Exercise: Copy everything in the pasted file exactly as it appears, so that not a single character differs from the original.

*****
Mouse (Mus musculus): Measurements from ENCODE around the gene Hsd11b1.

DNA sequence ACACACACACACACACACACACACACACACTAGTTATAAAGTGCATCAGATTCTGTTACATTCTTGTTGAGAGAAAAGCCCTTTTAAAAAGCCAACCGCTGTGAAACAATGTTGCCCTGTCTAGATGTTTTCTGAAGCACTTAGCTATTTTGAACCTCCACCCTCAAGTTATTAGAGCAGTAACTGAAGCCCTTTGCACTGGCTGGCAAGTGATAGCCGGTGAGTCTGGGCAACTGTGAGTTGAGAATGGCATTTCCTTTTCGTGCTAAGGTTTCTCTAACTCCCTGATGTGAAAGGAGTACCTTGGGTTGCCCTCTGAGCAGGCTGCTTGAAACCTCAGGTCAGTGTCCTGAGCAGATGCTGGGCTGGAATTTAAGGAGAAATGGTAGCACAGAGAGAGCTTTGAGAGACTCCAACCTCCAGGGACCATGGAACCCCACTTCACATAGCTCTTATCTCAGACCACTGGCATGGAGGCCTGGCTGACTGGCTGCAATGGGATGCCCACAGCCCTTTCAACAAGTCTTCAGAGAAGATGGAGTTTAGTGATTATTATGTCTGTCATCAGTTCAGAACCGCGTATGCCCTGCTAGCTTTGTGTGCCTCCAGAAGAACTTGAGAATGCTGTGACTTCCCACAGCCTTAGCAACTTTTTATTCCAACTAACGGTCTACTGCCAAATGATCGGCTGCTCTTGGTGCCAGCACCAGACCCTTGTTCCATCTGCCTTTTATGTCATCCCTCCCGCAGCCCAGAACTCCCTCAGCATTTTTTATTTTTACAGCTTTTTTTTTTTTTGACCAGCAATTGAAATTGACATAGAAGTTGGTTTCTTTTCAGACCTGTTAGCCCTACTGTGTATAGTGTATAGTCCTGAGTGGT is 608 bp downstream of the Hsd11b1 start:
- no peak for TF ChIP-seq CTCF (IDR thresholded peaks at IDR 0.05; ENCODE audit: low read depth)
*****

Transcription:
Mouse (Mus musculus): Measurements from ENCODE around the gene Hsd11b1.

DNA sequence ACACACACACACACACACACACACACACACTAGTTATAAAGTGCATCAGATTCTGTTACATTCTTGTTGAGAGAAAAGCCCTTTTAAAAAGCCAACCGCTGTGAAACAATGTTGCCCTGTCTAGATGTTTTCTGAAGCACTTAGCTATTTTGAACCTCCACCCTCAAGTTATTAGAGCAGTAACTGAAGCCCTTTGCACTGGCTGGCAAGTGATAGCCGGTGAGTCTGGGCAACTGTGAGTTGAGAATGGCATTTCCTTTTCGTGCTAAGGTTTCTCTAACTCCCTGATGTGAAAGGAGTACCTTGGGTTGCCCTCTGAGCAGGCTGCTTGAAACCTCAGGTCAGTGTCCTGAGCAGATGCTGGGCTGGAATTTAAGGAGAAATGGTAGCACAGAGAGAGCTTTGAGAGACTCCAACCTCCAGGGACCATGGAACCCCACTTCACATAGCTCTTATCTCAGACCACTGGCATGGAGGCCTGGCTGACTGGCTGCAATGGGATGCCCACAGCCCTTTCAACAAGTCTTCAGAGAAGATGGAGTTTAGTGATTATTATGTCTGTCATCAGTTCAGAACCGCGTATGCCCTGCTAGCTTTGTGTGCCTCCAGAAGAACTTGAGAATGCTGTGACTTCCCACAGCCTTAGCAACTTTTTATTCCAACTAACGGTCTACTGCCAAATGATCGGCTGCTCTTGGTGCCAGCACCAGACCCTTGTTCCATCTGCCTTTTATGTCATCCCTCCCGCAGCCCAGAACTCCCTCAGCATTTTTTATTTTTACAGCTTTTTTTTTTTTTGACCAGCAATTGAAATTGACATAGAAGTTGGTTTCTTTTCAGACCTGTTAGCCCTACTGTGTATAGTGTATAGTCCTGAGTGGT is 608 bp downstream of the Hsd11b1 start:
- no peak for TF ChIP-seq CTCF (IDR thresholded peaks at IDR 0.05; ENCODE audit: low read depth)